Gonzalez swung in the cage Friday but has remained out of drills. "Swinging is fine," he said. "Running is the problem."

    Gonzalez disclosed Thursday he began experiencing abdominal discomfort about a week before his outfield cameo. The club withheld results Saturday pending a second reading by a radiologist.

    Questioned after Saturday's exhibition, La Russa admitted increased concern.

    "I do not think he was better this morning," he said. "And he's been resting and getting treated, so that's not a good sign."

    Barton has taken an opposite track. Rated "brutal" by one club decision-maker early in camp, Barton reversed course by exhibiting advertised speed and surprising opposite-field power. La Russa awarded Barton multiple plate appearances for the seventh time in eight games Saturday. Barton responded with his third triple of camp after scoring from first base on a first-inning double into the left-field corner.

    "I'm not looking at what other guys are doing. That only creates pressure," said Barton, who has played only 25 games above Double-A and has never taken a regular-season at-bat in the major leagues. "I root for them to do well just as I would want them to root for me to do well. If I go three for four, I can't do anything about someone else who goes four for five. All I can do is play my game."

    Insisting no decision on the fifth outfielder is imminent, La Russa said Barton must still cement a positive impression created the last several weeks.

    "What he needs to do is do it for the next two weeks. That's when the tests increase," La Russa said. "It doesn't happen a lot, but it has happened where a guy will do this the first two weeks and not the second two weeks. But he's certainly gotten everybody's attention."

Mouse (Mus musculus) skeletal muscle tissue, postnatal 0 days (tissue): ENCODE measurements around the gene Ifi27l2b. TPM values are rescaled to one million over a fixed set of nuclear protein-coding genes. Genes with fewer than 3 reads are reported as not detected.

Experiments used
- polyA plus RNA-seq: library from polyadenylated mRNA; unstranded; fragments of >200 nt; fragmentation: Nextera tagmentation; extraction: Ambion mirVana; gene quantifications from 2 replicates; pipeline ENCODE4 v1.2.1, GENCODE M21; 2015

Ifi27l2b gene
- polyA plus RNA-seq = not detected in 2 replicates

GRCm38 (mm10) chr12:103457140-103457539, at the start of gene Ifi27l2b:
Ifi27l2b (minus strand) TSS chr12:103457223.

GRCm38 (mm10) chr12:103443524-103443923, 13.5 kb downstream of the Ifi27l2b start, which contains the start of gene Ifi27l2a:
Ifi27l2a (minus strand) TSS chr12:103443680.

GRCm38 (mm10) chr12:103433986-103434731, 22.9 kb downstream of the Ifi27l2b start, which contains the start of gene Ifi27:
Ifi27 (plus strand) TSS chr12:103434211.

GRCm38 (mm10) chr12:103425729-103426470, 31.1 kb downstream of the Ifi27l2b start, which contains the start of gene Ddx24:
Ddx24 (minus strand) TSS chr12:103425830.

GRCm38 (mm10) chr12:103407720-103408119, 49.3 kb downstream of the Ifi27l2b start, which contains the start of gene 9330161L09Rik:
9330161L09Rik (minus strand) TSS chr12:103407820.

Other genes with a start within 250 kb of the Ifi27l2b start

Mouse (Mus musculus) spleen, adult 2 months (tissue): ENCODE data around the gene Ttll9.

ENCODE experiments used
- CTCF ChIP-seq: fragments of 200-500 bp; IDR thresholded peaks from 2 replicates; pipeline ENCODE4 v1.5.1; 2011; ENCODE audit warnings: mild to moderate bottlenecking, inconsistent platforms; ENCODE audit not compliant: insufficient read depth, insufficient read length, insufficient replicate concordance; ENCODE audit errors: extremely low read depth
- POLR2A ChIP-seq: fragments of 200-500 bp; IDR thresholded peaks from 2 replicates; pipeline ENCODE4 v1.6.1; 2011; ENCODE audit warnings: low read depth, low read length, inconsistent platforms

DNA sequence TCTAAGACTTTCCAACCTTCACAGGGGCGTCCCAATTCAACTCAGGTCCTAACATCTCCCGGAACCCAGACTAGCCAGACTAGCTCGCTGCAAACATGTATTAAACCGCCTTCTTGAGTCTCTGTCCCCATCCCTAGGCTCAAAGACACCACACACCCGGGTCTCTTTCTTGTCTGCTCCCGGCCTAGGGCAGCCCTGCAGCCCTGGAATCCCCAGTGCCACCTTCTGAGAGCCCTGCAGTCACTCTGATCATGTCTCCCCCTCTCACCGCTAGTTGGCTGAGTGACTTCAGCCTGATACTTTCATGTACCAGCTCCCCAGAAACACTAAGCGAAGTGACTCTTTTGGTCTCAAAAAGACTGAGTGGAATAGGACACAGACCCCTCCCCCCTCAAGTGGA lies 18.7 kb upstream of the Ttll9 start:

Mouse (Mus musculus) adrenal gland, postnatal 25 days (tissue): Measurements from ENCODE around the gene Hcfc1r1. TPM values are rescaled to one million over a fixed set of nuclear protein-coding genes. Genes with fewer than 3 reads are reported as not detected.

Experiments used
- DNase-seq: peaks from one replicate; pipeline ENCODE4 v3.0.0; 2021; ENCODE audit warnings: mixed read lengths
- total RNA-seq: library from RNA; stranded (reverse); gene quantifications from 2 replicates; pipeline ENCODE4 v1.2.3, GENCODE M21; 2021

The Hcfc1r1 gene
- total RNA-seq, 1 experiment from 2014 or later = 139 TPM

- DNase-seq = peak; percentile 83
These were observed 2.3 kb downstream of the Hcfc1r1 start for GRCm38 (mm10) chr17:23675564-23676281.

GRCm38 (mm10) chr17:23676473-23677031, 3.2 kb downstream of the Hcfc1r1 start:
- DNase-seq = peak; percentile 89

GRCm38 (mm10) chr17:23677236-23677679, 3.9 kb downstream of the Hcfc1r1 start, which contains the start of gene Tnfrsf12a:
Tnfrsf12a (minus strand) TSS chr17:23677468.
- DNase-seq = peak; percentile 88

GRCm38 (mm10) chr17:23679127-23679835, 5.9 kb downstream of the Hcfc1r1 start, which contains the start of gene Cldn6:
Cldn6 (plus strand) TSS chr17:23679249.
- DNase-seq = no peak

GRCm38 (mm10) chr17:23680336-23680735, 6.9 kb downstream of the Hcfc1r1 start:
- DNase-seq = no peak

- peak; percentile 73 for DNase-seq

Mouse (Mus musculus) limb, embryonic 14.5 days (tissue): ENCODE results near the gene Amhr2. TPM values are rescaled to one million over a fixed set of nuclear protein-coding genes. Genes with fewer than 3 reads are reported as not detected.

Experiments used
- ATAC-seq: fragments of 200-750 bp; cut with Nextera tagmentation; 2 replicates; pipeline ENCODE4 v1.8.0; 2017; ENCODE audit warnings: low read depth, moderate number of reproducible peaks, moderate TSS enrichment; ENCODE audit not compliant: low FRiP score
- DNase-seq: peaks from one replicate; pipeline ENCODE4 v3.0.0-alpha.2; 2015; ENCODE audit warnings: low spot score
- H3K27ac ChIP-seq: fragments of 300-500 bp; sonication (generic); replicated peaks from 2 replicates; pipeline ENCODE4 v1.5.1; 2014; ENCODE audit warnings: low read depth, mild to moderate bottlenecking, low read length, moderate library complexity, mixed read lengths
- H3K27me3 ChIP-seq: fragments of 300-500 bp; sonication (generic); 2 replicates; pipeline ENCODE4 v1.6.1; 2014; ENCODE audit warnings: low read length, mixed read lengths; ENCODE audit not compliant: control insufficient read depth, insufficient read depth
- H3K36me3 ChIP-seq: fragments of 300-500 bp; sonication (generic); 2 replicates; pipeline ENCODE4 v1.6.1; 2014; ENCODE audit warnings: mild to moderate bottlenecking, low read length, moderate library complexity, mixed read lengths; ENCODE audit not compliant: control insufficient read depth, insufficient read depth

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    To me it seems like a no-brainer between Gonzalez and Barton especially during a season where the team is not really expected to contend even if Barton is still somewhat raw. Gonzalez might still have some swings left in his tank but he seems like better fit for an American League team.
    Go Cards ...12 in 13.



  • #2
    Sorry, I forgot to take the ads out before posting and now I can't.
    Go Cards ...12 in 13.


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    • #3
      Gonzalez is a 1 year solution - at best. Keep Barton as he may turn into a legitimate major leaguer.

      And this just flat out pisses me off:

      Any further injection of youth likely involves infielder Brendan Ryan, 25, who has enjoyed a solid camp but, according to La Russa on Saturday, is not positioned to challenge Cesar Izturis as the team's starting shortstop. Izturis has more errors (five) than hits (four) this spring after signing a one-year, $2.85 million deal in December.